We went on to discuss the central difference of the understanding of who Jesus is. He came from the perspective of Jesus being a holy prophet. I came from the orthodox position that He is God and man—two natures in one person––fully God and fully man. The conversation was lively and quite animated, but very congenial. Neither of us was really expecting to change the mind of the other. Eventually, the conversation took an interesting turn. To this point, we had communicated well with good will. Even though there was disagreement, we were developing a friendship. We had talked about the extremists with whom he had to deal, and I was able to speak sincerely about some Christians who say and do things that are not helpful. With the relational equity that was developing, we were able to even talk about atonement—the concept of how we who are separated from God by sin can be “at-one” with Him.

I have found that a wonderful way to engage in cross-cultural conversation is to ask a question, but it must be one genuinely framed. I said, “Could I ask something about atonement – how we become one with God—or you may say ‘closer to God’?”

He replied, “Yes, of course.”

I asked, “For Christians, we become one with God through the sacrifice of Jesus on the Cross. In keeping with the sacrificial system of the Pentateuch (which Muslims accept to be authoritative), Jesus Christ, Who is both God and sinless man, freely offered Himself as a sacrifice fulfilling the demands of the Old Testament sacrificial system, pouring his life-blood into our curse of separation and death so that we can be restored to intimacy with God the Father from whom we have been estranged. Isn’t there a parallel with radical Muslims who believe that they must shed their own blood in order to inherit Paradise? Aren’t they relying on shed blood, too?”

“Yes,” he said. “Though many of us would not agree with them. Some, perhaps many, are doing that.”

“Would that blood sacrifice be sufficient to bring a person into intimacy with God as Father?” I asked.

“We would not think in those terms—Paradise for us is different from that,” he replied.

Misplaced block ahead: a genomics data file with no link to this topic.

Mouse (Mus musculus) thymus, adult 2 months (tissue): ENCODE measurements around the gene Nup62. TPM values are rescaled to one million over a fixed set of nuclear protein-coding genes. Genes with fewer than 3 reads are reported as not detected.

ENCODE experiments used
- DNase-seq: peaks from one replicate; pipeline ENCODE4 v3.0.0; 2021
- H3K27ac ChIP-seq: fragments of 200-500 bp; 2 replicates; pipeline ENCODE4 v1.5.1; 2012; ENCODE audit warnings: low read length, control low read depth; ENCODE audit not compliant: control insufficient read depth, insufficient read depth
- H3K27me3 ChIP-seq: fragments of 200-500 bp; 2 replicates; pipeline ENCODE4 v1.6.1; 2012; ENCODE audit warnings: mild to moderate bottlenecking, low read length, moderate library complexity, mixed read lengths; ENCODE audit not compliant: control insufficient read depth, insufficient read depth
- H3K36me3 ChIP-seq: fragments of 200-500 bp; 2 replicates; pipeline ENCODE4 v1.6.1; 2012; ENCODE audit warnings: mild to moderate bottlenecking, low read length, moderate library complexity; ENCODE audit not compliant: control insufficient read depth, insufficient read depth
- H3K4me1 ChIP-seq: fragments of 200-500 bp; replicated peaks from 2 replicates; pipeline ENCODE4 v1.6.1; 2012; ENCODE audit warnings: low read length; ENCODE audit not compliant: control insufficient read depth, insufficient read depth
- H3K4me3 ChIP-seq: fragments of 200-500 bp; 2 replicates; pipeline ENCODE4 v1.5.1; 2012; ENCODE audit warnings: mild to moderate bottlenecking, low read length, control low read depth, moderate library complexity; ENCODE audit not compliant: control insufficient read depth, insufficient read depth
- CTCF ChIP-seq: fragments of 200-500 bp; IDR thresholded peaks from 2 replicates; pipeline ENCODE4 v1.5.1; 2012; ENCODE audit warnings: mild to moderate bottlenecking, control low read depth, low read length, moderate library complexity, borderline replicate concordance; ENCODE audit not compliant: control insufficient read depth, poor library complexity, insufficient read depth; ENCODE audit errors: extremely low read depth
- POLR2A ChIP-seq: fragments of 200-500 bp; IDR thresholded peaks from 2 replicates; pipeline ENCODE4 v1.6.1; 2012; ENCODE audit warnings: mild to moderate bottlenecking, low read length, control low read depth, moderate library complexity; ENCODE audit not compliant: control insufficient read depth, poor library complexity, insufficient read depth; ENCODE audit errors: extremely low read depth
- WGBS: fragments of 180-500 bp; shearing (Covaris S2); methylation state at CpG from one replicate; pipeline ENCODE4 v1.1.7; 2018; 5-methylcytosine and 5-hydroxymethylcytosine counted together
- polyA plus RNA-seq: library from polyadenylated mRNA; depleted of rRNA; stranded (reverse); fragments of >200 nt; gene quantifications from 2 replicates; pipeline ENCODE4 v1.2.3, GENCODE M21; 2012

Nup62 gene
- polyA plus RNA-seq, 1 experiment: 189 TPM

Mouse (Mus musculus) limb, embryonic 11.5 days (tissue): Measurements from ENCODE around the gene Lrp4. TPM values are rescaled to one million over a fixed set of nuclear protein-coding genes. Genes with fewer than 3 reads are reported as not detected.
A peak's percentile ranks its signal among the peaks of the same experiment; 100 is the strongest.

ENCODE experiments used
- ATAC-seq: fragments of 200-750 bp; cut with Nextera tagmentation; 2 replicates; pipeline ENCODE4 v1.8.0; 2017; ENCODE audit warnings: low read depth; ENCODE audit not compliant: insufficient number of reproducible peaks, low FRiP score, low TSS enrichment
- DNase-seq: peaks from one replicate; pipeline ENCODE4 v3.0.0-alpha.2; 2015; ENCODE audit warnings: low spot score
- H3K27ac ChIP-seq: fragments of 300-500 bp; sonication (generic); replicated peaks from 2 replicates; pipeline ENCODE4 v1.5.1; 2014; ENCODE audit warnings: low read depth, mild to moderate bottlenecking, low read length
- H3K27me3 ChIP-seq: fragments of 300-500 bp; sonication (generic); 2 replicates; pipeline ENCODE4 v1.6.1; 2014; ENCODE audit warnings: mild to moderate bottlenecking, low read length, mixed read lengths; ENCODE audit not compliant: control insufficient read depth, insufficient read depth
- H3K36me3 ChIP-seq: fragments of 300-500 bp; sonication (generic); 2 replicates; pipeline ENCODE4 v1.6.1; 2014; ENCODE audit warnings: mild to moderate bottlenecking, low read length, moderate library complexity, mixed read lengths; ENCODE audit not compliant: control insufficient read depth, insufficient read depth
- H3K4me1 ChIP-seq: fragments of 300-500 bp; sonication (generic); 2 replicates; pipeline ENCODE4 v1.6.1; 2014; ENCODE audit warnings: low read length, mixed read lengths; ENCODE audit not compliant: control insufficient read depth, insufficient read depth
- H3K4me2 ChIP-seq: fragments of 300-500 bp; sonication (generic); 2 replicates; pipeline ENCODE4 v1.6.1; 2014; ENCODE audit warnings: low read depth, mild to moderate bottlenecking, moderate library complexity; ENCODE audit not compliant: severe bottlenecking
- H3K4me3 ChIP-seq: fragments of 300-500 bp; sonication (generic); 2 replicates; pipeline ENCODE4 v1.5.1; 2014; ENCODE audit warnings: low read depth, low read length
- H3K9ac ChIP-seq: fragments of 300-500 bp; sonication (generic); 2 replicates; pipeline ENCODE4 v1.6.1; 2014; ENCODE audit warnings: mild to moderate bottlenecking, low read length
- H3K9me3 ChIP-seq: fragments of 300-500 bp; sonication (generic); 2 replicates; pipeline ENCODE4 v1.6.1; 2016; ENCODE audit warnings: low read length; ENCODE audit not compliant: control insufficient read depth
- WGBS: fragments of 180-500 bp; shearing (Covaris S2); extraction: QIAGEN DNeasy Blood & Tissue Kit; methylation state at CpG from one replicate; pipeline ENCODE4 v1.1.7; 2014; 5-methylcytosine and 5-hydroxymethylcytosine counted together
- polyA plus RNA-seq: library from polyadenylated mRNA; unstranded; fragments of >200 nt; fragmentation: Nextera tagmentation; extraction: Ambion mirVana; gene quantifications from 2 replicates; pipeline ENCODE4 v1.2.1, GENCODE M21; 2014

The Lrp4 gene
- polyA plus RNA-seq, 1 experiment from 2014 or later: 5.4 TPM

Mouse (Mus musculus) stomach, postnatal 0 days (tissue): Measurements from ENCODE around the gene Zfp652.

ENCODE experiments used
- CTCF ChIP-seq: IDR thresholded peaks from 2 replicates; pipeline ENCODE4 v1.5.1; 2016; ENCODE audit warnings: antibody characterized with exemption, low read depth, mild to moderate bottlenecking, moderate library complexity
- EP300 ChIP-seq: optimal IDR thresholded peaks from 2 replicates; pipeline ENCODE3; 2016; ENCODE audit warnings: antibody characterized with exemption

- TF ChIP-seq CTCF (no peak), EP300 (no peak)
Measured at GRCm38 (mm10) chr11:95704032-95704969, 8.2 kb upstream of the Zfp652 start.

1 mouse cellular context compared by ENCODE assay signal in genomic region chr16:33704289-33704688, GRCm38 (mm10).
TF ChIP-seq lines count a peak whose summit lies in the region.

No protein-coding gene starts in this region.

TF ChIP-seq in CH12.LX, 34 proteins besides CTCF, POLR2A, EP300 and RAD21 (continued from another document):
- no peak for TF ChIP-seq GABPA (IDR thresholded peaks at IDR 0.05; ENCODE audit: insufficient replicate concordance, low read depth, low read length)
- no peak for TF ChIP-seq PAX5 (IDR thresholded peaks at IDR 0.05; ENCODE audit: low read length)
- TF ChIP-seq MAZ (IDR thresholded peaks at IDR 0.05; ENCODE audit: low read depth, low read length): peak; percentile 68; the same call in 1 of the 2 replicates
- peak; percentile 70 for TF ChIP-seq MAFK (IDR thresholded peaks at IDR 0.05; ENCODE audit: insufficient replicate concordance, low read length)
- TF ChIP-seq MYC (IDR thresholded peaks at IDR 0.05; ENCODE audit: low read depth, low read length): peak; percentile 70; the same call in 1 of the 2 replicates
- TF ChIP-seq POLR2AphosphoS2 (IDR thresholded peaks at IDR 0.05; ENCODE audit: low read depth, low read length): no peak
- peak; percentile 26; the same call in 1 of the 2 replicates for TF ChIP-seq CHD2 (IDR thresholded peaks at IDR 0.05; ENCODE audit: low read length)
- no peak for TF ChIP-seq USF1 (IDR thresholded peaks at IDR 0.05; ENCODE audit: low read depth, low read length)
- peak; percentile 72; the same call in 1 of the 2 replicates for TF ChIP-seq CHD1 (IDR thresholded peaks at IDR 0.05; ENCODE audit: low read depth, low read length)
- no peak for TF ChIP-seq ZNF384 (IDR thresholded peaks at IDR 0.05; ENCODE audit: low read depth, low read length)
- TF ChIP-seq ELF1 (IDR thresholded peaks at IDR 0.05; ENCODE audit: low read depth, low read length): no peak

“What if God Himself were to shed His own blood? What could that win? What could that produce?” I asked.

“I will have to think on that,” he said. “Perhaps for another conversation.”

Please understand, I am NOT suggesting such a line of conversation with Muslims you might meet. I do think that we must engage Muslims with meaningful dialogue. We have been so disappointed with the fruit (or lack of it) from dialogue in our own tribe, we may well be hesitant to engage in it with Muslims. We must rethink that. At least some of us need to become equipped to have those conversations. All of us need to be mobilized to pray as a matter of urgency that the Lord will anoint substantive conversations. I firmly believe that when the Gospel is given a level playing field in conversation and life experience, it will win the day.

Archbishop Foley Beach of the Anglican Church in North America has called us to pray diligently for the situation in Iraq and Syria and other places where Christians are under assault from radical Islam. To fail to do so will be devastating for the Christians who live in those regions. It will also be at our own peril. If not stopped now, it will march until it is next door.

Now, in addition to looking for the right places for conversation with Muslims, I pray for my new friend. I also pray that the risen and ascended Lord Jesus Christ will visit him in his dreams and experiences. I can hardly wait until we get to speak again.